From a Social Worker’s Perspective – What is Happening in Middle School?,
by Gayle Kamen, MSW
I have had the opportunity to work in several Houston ISD middle schools as a social worker. All schools districts reflect a microcosm of the larger community. Diversity, ethnicity, religions, cultures and socio-economics are all represented by the students attending the schools. But in addition to the demographic mixture, each Houston area school districts also have a variety of poverty, homelessness, hunger and family dysfunction.
At school, students are expected to learn, be attentive, responsible, respectful, kind and caring. Counter these expectations with the reality that between ages 12-14 students are changing physically, emotionally, hormonally, and psychologi-cally. Each day students test themselves and one another to fit in with a group, have a personal style, be different and select peers.
How they navigate teen years will be based on their PRO-SOCIAL BEHAVIOR. Pro-social behavior is the actions they take that promote a sense of empathy, cooperation, caring and helping others. These behaviors are learned and should be modeled daily.
Middle school is a proving ground for kids.
As a social worker I worked with students in mediation, helping them develop their pro-social behavior. I counseled children on how to use their inner strengths and resources. I would try to empower them to perform to their greatest potential in school despite the obstacles in their way.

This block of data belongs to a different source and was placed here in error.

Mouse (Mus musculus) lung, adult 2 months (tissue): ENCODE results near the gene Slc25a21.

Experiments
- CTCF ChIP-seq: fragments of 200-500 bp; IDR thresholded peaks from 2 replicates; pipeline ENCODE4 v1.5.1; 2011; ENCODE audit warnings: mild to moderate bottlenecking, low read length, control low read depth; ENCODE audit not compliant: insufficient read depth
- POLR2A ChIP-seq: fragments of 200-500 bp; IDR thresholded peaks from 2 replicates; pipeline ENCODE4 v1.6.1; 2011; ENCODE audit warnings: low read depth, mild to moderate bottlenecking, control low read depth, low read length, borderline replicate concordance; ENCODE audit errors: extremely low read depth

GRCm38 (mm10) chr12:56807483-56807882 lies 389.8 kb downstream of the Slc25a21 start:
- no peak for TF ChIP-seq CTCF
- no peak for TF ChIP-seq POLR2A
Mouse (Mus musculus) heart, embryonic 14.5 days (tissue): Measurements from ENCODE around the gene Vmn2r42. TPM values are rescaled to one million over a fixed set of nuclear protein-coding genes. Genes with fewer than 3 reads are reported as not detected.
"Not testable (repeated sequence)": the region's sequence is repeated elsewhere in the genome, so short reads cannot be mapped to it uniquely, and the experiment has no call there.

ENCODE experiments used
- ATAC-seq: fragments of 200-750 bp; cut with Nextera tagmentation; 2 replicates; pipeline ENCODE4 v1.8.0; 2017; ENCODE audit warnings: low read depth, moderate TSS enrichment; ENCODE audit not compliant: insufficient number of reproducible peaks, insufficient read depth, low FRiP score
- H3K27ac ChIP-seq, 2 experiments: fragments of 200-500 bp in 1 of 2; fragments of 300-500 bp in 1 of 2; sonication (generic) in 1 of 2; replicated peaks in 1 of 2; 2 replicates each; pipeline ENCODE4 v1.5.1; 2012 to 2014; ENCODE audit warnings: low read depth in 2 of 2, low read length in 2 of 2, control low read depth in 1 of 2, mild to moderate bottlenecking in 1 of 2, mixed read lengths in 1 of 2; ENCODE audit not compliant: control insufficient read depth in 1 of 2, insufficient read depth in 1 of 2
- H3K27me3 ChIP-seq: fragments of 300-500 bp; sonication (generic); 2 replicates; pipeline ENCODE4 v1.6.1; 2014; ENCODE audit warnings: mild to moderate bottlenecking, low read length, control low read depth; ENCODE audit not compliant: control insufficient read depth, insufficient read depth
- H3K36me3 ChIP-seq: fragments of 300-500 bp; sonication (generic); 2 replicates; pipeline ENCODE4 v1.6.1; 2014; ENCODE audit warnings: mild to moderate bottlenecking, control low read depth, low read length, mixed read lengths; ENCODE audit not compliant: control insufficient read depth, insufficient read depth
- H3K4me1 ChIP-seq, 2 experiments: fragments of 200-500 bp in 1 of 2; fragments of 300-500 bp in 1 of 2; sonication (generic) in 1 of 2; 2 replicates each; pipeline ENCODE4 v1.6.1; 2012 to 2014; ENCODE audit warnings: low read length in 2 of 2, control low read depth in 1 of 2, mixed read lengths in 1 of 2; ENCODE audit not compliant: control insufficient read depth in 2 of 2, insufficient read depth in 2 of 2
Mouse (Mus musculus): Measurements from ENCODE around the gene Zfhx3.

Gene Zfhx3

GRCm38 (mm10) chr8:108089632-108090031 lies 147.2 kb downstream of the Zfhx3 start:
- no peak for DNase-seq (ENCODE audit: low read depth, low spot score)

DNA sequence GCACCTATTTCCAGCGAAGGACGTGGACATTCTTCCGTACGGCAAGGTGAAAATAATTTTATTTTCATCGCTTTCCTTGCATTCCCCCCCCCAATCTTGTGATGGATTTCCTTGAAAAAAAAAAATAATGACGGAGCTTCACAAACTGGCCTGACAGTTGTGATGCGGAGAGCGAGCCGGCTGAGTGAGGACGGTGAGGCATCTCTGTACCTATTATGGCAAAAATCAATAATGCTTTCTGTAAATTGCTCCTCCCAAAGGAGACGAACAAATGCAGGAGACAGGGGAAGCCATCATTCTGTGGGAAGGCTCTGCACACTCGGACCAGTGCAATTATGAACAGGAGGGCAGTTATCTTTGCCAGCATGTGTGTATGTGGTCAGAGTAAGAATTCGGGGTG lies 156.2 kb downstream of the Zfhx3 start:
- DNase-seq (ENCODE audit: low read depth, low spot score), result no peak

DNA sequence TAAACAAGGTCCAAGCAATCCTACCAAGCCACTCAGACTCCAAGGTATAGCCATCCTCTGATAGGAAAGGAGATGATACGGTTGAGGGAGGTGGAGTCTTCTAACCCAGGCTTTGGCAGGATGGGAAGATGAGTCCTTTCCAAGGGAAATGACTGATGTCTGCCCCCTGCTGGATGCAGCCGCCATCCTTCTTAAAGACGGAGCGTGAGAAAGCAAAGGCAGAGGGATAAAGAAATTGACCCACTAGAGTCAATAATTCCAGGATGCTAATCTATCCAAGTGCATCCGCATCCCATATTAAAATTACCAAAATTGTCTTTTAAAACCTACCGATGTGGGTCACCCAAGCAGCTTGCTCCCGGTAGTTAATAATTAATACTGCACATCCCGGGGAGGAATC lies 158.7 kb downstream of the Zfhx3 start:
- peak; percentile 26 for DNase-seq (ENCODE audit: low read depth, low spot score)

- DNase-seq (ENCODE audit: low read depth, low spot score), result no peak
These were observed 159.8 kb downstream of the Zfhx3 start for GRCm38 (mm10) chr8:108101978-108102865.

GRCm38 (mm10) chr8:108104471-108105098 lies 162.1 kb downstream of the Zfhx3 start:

I would encourage them to ask and answer these questions:
· Who do you identify with?
· Who are you choosing to be your peers?
· When you experience bullying, gang activity,
“mean girls”, how do you respond?
These questions must be answered seemingly each day in HISD schools.
I would also encounter parents who wanted to step in and make decisions for their children, as they did in elementary school. In middle school, I advised parents to be very selective about making decision. Instead of telling their child what to do, they should guide their children in deciding what is right and wrong, as well as helping them develop a clear understanding of who they are as individuals. Learning to make choices and decisions is a critical milestone, which is tested each day in a variety of different ways. Parents can’t be in school with their children every time a decision must be made.
Our goal should be to help children grow emotionally healthy, loving and resourceful lives. By being aware of pro-social behavior, and practicing it daily, we can help them enter into adulthood with a strong sense of self and respect for others and humanity. It truly does take a village.